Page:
Helping all students get the training they need to thrive in the workplace after high school represents an important goal both for Muscatine Community School District (MCSD) and their many community partners. Recently, they teamed up with UnityPoint Trinity Muscatine (UPTM) to bring Project SEARCH to the community, an internship program that helps students with special needs get additional training that will help in future careers. On Thursday, October 17th, UPTM hosted a flag raising ceremony at their campus to celebrate Project SEARCH’s first class of interns.
According to Rikki Hetzler, Business Liaison, Project SEARCH, “is a transition to work program for students who have met all of the requirements for graduation but need on-the-job training to prepare them for employment.”
Hetzler says that UPTM brought the program to Muscatine to provide a new way to help MCSD students with special needs prepare for competitive jobs. “It was definitely a need identified by MCSD. They have a lot of transitional services, but this is above what they’ve done before.” With help from their sister campus in Bettendorf (which implemented Project SEARCH several years ago), UPTM successfully instituted the program themselves in only about a year, an impressive turnaround time for such a complex undertaking.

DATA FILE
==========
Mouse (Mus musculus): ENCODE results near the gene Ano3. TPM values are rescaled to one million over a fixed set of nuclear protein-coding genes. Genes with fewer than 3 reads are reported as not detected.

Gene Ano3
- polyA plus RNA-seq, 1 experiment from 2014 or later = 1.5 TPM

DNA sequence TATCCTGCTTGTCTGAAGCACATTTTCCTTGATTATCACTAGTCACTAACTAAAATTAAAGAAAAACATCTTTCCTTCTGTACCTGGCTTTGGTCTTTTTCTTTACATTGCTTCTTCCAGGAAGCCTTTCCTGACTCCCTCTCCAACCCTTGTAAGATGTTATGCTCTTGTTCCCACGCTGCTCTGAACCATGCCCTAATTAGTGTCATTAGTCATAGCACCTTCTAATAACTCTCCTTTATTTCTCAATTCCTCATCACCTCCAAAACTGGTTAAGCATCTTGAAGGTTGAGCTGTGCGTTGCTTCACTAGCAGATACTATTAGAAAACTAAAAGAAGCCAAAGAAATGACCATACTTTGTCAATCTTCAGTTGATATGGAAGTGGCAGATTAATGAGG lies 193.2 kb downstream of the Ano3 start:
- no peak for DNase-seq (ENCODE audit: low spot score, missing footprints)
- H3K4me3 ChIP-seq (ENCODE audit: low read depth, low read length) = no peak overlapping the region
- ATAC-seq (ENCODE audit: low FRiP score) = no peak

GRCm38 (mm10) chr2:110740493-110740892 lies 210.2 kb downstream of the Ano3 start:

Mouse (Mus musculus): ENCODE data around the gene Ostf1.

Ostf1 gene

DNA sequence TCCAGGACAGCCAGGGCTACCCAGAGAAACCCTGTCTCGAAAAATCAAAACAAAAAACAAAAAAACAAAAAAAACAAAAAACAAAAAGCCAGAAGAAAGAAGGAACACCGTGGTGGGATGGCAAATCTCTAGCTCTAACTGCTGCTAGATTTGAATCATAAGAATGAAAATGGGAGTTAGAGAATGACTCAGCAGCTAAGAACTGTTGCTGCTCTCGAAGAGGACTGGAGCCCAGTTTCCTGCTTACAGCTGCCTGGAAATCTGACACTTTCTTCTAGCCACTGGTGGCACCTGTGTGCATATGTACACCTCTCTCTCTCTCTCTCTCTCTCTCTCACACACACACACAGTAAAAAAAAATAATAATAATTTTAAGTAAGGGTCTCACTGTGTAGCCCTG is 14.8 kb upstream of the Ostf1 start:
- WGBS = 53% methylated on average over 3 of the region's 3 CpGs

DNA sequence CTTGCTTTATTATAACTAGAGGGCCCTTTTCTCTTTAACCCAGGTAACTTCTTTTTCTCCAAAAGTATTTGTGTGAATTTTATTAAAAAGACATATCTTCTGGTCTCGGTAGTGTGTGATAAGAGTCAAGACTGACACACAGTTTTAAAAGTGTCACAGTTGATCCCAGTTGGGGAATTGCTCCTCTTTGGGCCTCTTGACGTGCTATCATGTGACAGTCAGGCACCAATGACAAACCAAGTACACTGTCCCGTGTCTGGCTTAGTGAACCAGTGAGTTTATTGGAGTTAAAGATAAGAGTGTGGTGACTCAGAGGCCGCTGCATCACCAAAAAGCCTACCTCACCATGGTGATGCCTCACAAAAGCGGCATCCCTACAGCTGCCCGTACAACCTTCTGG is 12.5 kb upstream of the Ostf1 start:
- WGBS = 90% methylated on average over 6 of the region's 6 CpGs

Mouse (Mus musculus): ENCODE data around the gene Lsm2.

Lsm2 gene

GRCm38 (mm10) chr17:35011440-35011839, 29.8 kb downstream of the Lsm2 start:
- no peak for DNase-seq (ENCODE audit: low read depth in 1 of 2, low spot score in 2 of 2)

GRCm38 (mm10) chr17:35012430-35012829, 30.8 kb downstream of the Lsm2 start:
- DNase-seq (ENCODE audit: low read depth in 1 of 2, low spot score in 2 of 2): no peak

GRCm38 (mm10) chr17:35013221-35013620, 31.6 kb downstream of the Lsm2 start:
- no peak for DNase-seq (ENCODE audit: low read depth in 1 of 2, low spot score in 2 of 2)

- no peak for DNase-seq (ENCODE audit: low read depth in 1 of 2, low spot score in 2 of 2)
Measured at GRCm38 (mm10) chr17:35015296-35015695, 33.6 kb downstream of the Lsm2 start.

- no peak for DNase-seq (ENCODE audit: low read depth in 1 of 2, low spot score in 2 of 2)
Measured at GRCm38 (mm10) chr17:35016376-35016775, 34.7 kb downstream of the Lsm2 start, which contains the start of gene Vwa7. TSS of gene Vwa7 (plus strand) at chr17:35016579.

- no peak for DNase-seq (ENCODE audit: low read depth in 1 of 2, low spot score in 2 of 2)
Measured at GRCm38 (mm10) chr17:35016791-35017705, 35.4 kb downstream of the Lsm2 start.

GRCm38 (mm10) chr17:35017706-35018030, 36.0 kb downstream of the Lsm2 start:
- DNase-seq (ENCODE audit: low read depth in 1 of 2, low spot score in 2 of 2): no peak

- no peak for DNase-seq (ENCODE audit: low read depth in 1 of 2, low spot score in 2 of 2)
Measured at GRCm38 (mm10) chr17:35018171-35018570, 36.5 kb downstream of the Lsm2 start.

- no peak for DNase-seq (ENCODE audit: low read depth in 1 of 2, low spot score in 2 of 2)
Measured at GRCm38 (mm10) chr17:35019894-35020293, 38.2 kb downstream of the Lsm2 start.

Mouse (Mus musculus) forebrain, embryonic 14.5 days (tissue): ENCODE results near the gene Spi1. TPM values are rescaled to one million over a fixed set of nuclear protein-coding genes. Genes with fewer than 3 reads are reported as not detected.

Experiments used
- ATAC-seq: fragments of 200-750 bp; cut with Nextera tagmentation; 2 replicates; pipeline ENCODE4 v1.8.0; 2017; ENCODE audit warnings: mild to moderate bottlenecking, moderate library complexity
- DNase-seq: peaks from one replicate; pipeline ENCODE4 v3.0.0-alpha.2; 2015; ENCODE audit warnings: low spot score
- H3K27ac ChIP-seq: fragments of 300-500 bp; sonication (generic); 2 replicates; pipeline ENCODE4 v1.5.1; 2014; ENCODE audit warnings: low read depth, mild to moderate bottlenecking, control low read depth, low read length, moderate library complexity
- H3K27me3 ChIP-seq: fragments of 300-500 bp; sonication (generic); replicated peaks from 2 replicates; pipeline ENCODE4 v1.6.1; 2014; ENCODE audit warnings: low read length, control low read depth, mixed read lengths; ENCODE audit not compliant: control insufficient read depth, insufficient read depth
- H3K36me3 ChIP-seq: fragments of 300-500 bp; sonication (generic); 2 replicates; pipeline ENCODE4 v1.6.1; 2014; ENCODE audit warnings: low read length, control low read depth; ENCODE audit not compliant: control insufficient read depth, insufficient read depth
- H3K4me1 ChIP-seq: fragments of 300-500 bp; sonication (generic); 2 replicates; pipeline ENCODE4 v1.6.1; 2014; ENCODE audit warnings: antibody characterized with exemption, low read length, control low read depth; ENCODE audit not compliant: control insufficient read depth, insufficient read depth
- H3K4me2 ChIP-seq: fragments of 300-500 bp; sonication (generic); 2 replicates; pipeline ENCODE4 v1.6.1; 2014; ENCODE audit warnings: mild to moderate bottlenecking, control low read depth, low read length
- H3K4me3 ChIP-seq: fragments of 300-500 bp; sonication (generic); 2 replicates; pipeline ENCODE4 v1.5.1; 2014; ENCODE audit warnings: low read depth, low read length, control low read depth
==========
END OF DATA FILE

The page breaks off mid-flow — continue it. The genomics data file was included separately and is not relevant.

Selected interns participate in Project SEARCH for the length of a school year. During this time, they work three ten-week internships in different parts of the hospital to learn about various jobs and develop diverse skills. Before their final internship, interns and their families will meet with program leaders to talk about future employment and possibly work with area businesses to find the interns jobs once they graduate. Each day, all of the interns meet with their instructor, Andy Ward, from 8:00-9:00 am. During this time, they do classroom work related to workplace readiness, such as practicing interview skills. Then, from 9:00 am until 2:00 pm, they work alongside hospital staff in their assigned jobs. At the end of the day, the interns reconvene with Ward to talk about what went well and what they can improve on moving forward.
Ward finds this structure suits students well and sets them up for future success. “Having them participate in internships all day is something they can’t get in the school setting and the immersion hands-on learning will help them in possible positions in the community after they graduate the search program.”